Installing & Testing Smoke Alarms

Most US states go off Daylight Savings Time on November 6th this year, serving as a great safety reminder. Use this date to change the batteries and check that all your smoke alarms are working in your home. The National Fire Protection Association reports that 96% of homes have a smoke alarm. But from 2007-2011, only 52% of homes that had a fire had a working smoke alarm. Checking your smoke alarm and changing the batteries are key to saving your family and pets in the event of a fire.

Installing Smoke Alarms
Installing smoke alarms correctly is key to proper operation. Follow these tips from the National Fire Protection Association.

  • Smoke alarms should be placed in each bedroom, outside each sleeping area, and at least one on every level of the home
  • For levels with no bedrooms, place smoke alarms in the living and/or family room or near the stairway
  • Don’t install smoke alarms near windows, doors, or ducts
  • Never paint smoke alarms
  • Consider interconnected smoke alarms – when one sounds, all the alarms sound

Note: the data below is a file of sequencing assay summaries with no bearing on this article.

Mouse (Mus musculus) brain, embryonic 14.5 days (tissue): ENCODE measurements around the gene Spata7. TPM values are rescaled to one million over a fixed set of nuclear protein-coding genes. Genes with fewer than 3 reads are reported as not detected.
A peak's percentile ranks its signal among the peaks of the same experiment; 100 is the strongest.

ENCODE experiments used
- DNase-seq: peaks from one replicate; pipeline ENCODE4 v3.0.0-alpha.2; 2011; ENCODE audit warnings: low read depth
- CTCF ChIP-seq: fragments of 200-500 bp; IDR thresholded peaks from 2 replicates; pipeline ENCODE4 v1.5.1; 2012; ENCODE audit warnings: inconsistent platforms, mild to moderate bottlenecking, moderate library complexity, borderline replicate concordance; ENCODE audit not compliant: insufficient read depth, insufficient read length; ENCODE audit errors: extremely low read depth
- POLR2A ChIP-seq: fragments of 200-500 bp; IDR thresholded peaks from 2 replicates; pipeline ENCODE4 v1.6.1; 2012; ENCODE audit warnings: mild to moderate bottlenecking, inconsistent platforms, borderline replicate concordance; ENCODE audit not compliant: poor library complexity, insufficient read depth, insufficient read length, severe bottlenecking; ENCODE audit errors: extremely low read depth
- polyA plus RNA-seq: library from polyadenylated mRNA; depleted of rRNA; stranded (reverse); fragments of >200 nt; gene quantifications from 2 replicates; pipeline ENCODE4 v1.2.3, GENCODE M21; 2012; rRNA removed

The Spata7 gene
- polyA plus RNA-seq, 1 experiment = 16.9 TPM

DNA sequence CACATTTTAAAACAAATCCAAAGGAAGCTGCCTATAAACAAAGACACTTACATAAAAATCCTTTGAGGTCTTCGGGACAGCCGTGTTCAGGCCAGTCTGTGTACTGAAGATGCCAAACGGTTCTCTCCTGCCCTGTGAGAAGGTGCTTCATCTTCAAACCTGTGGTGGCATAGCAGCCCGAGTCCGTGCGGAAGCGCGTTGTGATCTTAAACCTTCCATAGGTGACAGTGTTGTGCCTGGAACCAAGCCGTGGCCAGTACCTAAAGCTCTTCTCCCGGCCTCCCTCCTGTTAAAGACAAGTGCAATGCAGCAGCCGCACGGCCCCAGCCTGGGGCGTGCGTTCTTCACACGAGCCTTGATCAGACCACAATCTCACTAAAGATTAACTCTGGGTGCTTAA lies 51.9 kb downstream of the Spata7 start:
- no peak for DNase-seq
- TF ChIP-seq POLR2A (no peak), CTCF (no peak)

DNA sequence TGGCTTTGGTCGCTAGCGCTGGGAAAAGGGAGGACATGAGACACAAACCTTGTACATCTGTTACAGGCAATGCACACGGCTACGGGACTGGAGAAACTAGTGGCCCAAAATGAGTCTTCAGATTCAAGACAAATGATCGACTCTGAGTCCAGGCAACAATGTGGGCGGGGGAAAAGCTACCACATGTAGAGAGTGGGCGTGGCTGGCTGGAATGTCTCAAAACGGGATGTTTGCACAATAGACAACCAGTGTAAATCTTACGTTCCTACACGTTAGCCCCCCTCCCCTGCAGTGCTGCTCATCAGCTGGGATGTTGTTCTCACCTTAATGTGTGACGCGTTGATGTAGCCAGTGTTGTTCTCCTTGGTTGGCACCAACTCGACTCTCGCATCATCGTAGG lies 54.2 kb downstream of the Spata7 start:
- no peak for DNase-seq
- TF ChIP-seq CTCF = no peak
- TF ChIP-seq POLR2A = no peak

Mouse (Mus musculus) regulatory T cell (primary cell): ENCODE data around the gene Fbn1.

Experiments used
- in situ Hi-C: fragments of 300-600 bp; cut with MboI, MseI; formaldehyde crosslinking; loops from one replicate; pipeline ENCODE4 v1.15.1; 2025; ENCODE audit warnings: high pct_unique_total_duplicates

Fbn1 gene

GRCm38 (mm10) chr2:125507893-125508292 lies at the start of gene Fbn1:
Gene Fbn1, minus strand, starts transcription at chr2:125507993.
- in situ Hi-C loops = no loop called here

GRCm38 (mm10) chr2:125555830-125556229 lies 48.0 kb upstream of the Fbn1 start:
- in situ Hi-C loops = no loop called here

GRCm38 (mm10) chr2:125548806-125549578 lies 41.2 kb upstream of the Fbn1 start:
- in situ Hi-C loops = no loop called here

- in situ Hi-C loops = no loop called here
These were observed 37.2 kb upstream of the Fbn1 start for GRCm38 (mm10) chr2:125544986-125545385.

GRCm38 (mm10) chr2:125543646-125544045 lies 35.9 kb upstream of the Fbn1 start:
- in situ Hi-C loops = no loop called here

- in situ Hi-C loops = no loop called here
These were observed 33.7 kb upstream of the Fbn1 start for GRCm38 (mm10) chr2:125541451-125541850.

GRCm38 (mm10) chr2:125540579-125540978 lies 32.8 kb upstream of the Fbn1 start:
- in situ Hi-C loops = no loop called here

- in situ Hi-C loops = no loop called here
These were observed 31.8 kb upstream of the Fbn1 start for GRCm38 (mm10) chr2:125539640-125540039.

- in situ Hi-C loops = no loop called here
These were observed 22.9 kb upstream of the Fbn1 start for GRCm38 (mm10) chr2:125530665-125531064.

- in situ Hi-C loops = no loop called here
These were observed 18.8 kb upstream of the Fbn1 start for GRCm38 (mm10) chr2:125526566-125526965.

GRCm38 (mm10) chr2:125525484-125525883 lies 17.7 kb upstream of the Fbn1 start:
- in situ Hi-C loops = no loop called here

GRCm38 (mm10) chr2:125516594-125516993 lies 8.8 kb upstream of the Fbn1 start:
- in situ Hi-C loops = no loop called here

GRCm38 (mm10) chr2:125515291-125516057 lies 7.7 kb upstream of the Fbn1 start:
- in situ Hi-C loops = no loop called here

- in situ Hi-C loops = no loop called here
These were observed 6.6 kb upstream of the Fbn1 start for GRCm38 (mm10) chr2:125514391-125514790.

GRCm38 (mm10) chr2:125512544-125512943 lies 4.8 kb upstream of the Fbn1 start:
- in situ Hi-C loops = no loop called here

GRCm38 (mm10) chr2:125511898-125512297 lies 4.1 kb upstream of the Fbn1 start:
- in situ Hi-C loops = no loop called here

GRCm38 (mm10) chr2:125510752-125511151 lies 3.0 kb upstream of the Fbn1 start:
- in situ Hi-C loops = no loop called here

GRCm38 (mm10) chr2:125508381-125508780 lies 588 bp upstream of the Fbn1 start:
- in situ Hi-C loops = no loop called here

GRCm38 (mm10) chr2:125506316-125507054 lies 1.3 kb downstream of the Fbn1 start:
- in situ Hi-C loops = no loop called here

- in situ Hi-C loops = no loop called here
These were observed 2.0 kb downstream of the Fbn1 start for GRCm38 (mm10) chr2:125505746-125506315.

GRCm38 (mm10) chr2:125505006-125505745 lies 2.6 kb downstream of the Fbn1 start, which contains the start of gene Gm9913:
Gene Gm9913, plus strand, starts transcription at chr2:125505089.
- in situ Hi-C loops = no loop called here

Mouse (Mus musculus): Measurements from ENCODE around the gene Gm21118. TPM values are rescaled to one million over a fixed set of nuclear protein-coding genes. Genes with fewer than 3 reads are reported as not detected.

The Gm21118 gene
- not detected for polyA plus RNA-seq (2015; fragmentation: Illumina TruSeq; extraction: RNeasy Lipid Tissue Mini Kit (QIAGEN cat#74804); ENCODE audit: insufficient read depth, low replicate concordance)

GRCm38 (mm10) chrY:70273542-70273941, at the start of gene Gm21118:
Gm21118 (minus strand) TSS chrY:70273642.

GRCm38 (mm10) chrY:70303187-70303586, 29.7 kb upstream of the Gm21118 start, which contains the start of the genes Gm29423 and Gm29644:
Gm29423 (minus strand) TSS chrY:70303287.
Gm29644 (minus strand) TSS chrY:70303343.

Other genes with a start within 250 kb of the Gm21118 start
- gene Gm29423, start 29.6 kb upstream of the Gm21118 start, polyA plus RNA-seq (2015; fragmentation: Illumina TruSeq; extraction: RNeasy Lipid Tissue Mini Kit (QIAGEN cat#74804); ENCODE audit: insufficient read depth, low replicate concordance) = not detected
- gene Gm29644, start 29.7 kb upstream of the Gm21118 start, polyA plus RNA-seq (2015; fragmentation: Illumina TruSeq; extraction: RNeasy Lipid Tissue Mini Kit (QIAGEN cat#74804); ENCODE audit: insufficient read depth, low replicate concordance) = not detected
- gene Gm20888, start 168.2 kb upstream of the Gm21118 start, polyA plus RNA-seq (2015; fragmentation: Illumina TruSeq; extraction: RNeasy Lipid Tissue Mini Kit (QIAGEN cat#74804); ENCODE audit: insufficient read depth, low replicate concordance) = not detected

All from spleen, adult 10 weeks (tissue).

• Smoke alarms should be at least 10 feet a cooking appliance to minimize false alarms
  • Smoke alarms in basements should be installed on the ceiling at the bottom of the stairs leading to the next level
  • Mount smoke alarms no more than 12 inches from the ceiling or directly on the ceiling

Testing Smoke Alarms

Smoke alarms serve no purpose if they don’t work or the batteries are dead. Use daylight savings as your reminder to test every smoke alarm in your house and replace the batteries. Here are some tips on how to test your smoke alarms for proper operation from the National Fire Protection Association.

  • Test smoke alarms monthly
  • Whenever a smoke alarm makes a chirping sound, that is an indication that the batteries are low, replace the batteries immediately
  • Ensure that everyone in the home knows the sound and location of each smoke alarm and how to evacuate the home
  • Smoke alarms with batteries should be replaced at least once a year
  • Smoke alarms with non-replaceable 10-year batteries are designed to work for ten years, but if the alarm makes a chirping sound, replace the smoke alarm immediately